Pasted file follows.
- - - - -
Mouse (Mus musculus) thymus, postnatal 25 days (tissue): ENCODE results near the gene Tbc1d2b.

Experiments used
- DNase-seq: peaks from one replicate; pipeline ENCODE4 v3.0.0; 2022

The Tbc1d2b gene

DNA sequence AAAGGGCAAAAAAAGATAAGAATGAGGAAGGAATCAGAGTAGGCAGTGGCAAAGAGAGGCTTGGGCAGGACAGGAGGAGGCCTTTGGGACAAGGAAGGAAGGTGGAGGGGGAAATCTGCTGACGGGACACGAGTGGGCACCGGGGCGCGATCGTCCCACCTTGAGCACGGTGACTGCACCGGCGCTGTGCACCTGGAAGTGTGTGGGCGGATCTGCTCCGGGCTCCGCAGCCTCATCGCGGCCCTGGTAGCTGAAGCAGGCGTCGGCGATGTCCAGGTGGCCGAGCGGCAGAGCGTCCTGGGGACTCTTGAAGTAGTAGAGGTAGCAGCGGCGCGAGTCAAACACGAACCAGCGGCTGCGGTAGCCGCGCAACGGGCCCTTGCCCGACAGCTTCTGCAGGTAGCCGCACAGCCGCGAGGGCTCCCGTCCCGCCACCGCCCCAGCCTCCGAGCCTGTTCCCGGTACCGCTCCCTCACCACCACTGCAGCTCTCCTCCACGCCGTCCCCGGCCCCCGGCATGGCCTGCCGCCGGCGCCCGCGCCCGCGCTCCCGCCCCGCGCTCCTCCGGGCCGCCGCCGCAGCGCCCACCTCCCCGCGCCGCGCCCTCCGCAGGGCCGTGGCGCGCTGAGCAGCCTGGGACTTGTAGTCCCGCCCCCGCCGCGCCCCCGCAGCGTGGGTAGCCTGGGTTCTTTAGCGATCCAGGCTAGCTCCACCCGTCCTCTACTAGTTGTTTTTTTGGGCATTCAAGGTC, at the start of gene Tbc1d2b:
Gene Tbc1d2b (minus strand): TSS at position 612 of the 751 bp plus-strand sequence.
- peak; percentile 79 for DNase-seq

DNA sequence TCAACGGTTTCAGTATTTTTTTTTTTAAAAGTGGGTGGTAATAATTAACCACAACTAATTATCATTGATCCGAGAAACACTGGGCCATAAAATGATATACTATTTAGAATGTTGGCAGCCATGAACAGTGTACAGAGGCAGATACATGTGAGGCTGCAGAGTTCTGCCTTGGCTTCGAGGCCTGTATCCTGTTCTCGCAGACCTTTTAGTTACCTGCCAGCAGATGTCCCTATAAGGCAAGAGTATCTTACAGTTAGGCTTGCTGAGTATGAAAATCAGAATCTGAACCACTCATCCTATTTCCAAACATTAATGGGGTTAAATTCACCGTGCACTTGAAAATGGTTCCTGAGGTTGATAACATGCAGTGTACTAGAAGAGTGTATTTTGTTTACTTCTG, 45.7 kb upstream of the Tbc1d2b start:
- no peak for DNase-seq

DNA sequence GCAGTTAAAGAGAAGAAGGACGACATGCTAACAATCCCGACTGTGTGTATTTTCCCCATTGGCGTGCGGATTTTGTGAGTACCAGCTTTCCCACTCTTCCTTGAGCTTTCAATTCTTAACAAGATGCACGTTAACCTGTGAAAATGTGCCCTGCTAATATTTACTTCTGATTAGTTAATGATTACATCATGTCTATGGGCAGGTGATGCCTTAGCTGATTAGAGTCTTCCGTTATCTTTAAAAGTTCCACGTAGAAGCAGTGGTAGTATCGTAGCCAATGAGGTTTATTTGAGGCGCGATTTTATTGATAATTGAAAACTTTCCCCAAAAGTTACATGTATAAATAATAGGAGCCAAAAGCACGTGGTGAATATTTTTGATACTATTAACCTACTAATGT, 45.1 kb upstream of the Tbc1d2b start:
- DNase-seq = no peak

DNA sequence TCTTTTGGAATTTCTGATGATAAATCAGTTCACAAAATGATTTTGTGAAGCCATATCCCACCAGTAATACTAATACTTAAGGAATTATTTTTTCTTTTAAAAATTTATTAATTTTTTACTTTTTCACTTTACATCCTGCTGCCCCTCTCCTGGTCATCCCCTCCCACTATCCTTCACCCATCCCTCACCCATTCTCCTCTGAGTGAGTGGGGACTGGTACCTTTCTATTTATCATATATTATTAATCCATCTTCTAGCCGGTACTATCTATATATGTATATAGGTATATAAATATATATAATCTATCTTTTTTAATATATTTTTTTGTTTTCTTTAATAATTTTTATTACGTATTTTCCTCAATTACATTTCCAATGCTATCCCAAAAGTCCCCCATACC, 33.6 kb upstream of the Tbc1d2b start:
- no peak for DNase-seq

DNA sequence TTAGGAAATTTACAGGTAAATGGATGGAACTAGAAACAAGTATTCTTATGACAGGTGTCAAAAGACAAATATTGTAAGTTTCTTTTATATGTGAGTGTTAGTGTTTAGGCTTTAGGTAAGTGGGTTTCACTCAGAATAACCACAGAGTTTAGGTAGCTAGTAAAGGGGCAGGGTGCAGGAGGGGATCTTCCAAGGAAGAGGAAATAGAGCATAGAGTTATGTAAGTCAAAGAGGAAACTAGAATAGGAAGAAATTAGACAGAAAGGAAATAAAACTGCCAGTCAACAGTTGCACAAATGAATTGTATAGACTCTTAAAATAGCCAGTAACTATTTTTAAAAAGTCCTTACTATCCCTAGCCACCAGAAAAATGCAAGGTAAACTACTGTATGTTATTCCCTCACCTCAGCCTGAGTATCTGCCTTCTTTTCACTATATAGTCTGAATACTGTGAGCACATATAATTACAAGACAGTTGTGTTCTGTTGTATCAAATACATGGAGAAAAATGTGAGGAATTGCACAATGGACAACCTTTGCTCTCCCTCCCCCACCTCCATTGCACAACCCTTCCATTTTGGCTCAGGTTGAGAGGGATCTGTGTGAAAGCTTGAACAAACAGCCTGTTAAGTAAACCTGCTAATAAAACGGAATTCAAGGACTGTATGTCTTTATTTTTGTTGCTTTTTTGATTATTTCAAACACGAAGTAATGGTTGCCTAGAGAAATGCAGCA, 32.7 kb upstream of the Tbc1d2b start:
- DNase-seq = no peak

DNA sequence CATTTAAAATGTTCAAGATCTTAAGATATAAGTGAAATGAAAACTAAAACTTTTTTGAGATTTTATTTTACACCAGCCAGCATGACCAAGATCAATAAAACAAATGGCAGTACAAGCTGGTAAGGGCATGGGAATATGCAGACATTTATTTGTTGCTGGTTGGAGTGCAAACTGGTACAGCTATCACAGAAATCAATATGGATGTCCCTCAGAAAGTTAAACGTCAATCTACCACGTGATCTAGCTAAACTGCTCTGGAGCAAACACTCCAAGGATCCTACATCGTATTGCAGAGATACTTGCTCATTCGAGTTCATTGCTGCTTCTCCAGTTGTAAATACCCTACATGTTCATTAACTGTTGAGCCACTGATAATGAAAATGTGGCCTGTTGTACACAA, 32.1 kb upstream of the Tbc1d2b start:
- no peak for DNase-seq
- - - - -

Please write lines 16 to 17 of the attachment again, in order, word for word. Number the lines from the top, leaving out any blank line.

DNA sequence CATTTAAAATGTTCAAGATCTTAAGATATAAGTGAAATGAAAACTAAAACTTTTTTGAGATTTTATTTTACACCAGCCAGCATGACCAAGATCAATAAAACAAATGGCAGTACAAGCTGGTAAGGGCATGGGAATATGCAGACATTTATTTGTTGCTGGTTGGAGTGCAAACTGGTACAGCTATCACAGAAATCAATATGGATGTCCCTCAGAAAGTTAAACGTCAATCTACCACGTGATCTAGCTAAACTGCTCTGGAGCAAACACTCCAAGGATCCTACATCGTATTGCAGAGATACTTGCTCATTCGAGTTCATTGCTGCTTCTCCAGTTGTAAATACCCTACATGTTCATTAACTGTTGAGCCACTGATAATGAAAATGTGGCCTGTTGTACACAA, 32.1 kb upstream of the Tbc1d2b start:
- no peak for DNase-seq